Historical Figures

Alfonso X the Wise

Classifying Alfonso X as a historian is a controversial decision, even more so when it is evident that it was not the monarch himself who wrote the works attributed to him. However, such is the importance that the General Estoria and the Estoria de España they had on medieval historiography that forces us to include the king who promoted them among the great historians. The novelties in the preparation, elaboration, technique and content of both texts are such that, if they may not reach the category of revolutionary works, they constitute in any case a break with the previous historiographical tradition. Hence the importance that has been attributed to the work of the Castilian monarch as a promoter of historical discipline.

Alfonso X el Sabio was born in Toledo on November 23, 1221, the result of the marriage between Fernando III el Santo and Beatriz de Suabia. We know little about his childhood and it is disputed whether he spent his early days in Galicia, where he would learn the language of the cantigas, or whether, on the contrary, he lived in Burgos. It is probable that he participated in the campaign for the conquest of Murcia in 1243 and a year later he was at the signing of the Treaty of Almizara, which established the limits between the Crowns of Aragon and Castile in the Kingdom of Valencia and in who also remembered his marriage to Violante de Aragón.

On the death of his father, on May 30, 1252, Alfonso acceded to the throne of Castile and León. Also crowned as King of Seville, the obligation to continue the conquest of Lower Andalusia falls on him. Parallel to the military campaigns, he sought to provide the Kingdom of Castile with common laws for all its subjects and strengthen the power of the monarchy, which led him to clash with the nobility. The unifying will was embodied in the extensive legal code written in romance and organized around the number seven (the Partidas) and in the Fuero Real, an instrument to unify municipal legislation, granted to different cities.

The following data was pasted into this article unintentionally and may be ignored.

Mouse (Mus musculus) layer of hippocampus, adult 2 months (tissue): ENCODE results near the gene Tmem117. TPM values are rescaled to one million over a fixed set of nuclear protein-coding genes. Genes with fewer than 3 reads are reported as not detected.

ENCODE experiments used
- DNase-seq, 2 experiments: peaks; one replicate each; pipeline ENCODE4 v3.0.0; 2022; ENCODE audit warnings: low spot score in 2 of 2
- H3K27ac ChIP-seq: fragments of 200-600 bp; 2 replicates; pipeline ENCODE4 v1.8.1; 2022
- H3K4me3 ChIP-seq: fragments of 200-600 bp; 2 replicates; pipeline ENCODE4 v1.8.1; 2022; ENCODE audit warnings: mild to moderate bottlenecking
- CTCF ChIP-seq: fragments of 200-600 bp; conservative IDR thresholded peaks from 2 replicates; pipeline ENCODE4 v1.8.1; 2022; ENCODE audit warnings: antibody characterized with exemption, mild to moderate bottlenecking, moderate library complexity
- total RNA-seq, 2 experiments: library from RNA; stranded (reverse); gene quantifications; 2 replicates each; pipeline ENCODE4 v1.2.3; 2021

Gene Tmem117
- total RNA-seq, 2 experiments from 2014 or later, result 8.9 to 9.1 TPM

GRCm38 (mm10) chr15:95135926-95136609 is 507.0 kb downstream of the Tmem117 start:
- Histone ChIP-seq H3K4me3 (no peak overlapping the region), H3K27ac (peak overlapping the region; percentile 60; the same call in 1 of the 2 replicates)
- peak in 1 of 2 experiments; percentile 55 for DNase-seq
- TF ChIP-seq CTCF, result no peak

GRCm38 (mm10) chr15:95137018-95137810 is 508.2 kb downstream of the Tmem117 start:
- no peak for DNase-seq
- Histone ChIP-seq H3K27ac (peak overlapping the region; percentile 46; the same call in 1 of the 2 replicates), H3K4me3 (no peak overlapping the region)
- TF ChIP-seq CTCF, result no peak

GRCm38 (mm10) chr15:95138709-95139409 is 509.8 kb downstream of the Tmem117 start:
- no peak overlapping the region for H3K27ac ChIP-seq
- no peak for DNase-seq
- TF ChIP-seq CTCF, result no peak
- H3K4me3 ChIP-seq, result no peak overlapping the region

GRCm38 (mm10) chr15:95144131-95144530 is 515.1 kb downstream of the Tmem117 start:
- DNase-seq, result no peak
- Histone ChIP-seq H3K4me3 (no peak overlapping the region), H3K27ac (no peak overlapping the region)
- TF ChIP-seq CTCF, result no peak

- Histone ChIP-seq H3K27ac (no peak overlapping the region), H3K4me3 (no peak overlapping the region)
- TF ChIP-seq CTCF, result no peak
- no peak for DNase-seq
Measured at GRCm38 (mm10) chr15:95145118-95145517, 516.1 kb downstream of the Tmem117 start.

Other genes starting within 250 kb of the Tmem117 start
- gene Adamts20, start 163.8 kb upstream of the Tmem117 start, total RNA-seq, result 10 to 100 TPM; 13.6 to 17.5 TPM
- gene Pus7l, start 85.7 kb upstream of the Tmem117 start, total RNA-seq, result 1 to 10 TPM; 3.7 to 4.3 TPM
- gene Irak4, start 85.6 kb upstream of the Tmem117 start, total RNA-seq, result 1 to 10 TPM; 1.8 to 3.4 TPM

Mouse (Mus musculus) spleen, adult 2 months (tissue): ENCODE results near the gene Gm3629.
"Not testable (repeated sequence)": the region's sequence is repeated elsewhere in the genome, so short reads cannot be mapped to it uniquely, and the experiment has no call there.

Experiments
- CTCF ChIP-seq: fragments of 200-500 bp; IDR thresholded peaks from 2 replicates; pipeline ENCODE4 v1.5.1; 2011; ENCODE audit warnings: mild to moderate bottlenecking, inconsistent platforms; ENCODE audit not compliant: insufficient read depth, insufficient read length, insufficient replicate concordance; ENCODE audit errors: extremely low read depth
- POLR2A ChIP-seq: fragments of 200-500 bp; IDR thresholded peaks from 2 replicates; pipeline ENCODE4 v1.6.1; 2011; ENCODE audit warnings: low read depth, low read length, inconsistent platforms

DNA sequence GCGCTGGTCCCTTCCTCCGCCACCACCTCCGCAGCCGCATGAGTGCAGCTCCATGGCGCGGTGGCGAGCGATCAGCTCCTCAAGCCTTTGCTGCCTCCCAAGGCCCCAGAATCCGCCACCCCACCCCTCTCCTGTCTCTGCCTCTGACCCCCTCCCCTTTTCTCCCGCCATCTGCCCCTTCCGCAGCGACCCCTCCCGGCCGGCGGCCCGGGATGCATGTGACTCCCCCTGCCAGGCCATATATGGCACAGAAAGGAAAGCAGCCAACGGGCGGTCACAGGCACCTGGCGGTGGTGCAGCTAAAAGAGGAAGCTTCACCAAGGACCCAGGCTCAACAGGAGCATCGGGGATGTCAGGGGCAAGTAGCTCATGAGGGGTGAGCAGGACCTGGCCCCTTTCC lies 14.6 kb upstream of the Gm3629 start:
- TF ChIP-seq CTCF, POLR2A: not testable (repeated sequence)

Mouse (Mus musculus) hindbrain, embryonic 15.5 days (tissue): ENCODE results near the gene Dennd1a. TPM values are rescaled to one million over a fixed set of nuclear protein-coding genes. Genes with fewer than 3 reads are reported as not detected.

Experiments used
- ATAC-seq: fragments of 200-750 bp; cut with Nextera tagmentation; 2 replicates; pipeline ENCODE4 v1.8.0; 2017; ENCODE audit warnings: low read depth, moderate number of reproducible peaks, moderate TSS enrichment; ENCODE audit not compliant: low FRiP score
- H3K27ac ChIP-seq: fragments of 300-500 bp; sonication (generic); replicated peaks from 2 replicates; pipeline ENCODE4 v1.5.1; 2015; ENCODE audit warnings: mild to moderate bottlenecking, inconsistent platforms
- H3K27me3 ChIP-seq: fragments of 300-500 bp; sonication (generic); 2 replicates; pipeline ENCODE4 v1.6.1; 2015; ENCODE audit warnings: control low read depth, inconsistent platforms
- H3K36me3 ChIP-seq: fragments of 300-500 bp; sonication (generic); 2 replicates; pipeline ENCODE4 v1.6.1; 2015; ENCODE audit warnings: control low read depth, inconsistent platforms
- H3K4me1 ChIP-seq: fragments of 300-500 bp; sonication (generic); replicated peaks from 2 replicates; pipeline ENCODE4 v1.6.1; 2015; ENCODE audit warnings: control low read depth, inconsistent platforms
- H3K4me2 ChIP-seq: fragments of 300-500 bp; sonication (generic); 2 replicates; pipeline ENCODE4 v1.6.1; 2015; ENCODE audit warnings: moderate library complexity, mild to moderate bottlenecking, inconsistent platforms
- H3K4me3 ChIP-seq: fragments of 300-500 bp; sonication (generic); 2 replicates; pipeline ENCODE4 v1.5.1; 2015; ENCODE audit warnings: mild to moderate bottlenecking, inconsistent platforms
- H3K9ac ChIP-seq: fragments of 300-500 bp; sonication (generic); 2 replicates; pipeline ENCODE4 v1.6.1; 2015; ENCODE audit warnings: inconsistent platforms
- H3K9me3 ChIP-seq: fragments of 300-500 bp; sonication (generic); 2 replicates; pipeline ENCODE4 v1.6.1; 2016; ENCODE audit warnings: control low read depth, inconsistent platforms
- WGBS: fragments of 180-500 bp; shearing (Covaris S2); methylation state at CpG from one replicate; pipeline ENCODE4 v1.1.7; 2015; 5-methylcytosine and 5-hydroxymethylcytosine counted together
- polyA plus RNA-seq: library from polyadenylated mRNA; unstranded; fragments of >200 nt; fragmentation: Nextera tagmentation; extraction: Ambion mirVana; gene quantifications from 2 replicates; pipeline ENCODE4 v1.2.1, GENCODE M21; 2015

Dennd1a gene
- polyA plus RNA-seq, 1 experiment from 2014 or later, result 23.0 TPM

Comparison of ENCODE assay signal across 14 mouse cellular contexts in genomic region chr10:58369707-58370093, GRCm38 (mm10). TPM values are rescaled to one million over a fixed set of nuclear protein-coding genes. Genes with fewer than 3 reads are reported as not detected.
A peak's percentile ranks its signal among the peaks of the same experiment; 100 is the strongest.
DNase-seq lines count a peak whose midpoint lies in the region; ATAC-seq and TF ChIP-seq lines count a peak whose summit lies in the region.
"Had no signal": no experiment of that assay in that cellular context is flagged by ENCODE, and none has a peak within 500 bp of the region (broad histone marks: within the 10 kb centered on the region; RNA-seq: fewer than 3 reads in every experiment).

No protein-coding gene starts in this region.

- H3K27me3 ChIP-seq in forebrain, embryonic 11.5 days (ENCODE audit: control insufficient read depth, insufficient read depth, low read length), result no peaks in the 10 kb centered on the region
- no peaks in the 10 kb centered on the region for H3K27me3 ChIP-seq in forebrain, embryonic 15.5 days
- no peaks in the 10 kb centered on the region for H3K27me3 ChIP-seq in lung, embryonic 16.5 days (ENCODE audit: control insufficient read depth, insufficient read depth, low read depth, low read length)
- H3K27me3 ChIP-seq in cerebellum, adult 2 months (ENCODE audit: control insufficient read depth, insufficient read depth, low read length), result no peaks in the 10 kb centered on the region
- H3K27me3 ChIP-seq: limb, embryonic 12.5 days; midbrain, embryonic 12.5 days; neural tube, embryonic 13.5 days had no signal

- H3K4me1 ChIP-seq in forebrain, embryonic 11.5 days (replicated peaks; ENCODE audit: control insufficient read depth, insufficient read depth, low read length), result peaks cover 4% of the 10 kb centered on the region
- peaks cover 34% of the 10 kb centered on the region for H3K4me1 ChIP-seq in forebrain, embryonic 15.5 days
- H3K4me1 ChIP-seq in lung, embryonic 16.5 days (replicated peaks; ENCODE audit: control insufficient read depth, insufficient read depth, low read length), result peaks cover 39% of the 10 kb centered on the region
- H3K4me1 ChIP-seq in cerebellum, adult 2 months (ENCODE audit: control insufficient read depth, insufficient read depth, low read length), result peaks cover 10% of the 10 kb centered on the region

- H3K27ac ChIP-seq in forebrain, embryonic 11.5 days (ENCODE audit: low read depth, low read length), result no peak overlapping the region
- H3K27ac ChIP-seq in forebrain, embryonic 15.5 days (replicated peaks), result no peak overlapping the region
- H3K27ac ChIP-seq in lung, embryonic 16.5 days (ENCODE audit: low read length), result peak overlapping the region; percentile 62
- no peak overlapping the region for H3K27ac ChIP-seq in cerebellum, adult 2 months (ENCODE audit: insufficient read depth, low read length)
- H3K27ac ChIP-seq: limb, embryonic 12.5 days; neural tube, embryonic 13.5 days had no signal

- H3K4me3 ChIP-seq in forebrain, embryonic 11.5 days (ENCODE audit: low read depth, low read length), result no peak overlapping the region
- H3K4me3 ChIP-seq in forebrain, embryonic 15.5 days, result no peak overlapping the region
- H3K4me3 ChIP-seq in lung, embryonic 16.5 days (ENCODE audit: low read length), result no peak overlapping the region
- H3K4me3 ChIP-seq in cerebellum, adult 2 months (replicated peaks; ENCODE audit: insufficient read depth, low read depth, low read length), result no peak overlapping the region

Two of the great milestones of the monarchy of Alfonso X ended in resounding failures. The attempt to extend the thrust of the reconquest to North Africa, as a crusade, ended in 1263 with the taking of only a few squares near the city of Oran, which could not even be preserved. In addition, it had the effect of inciting a Mudejar rebellion in the peninsula that came to conquer several Andalusian cities until it was harshly repressed. On the other hand, the so-called “Date of the Empire ”, that is, the aspiration, after the death of Emperor Frederick II in 1250, to the throne of the Holy Germanic Empire, in his capacity as son of Beatrice of Swabia and grandson of Philip of Swabia, did not give the expected results either, largely by the opposition of the pontificate that frustrated the two attempts to get hold of the imperial purple. Finally, pressured by Pope Gregory IX, Alfonso X would desist from his attempt in 1275. That same year the Spanish monarch had to face the invasion of the Benimerines who took Tarifa and Algeciras.

The last years of Alfonso X's life were shrouded in tragedy and conflict. The death of his first-born son generated tensions between his grandson and his second son, Sancho, over the succession to the throne. The conflict led to the deposition of the king and the outbreak of a civil war:Alfonso X's support was limited to Murcia and Seville, while the rest of Castile and the vast majority of the nobles favored Sancho. When he was organizing his army, he died in Seville on April 4, 1284.

Alfonso X was not only concerned with establishing solid legal principles for the kingdom and the monarchy, he also wanted to improve the cultural level and education of his subjects. Thanks to the arrival of numerous scholars and scientists to the Castilian court, various works were written on astronomy, pure sciences, religion, literature and history. It will be in this last discipline where his most renowned works appear, the General Estoria and the Estoria de España (also known as the First General Chronicle ). There is, however, a certain consensus in denying the authorship of both works to the monarch and it seems more likely that he only participated indirectly in their elaboration and that, on occasions, he supervised some passages; but his condition of "wise", although it may be true, did not reach the cultural level necessary to carry out a task of such magnitude.

The General Story It is divided into six large sections (the same as those used by Saint Augustine):from creation to the flood; from the flood to Abraham; from Abraham to David; from David to the captivity of the people of Israel; from the captivity to the death of Christ and from the death of Christ to the reign of Alfonso X. Each and every one of them organized chronologically and with the Bible as the axis around which the narrative revolves. For its part, the Estoria de España it is divided chronologically according to the different peoples that had dominated the Iberian Peninsula (Greeks, "almujuces", Carthaginians, Romans, Vandals and Goths).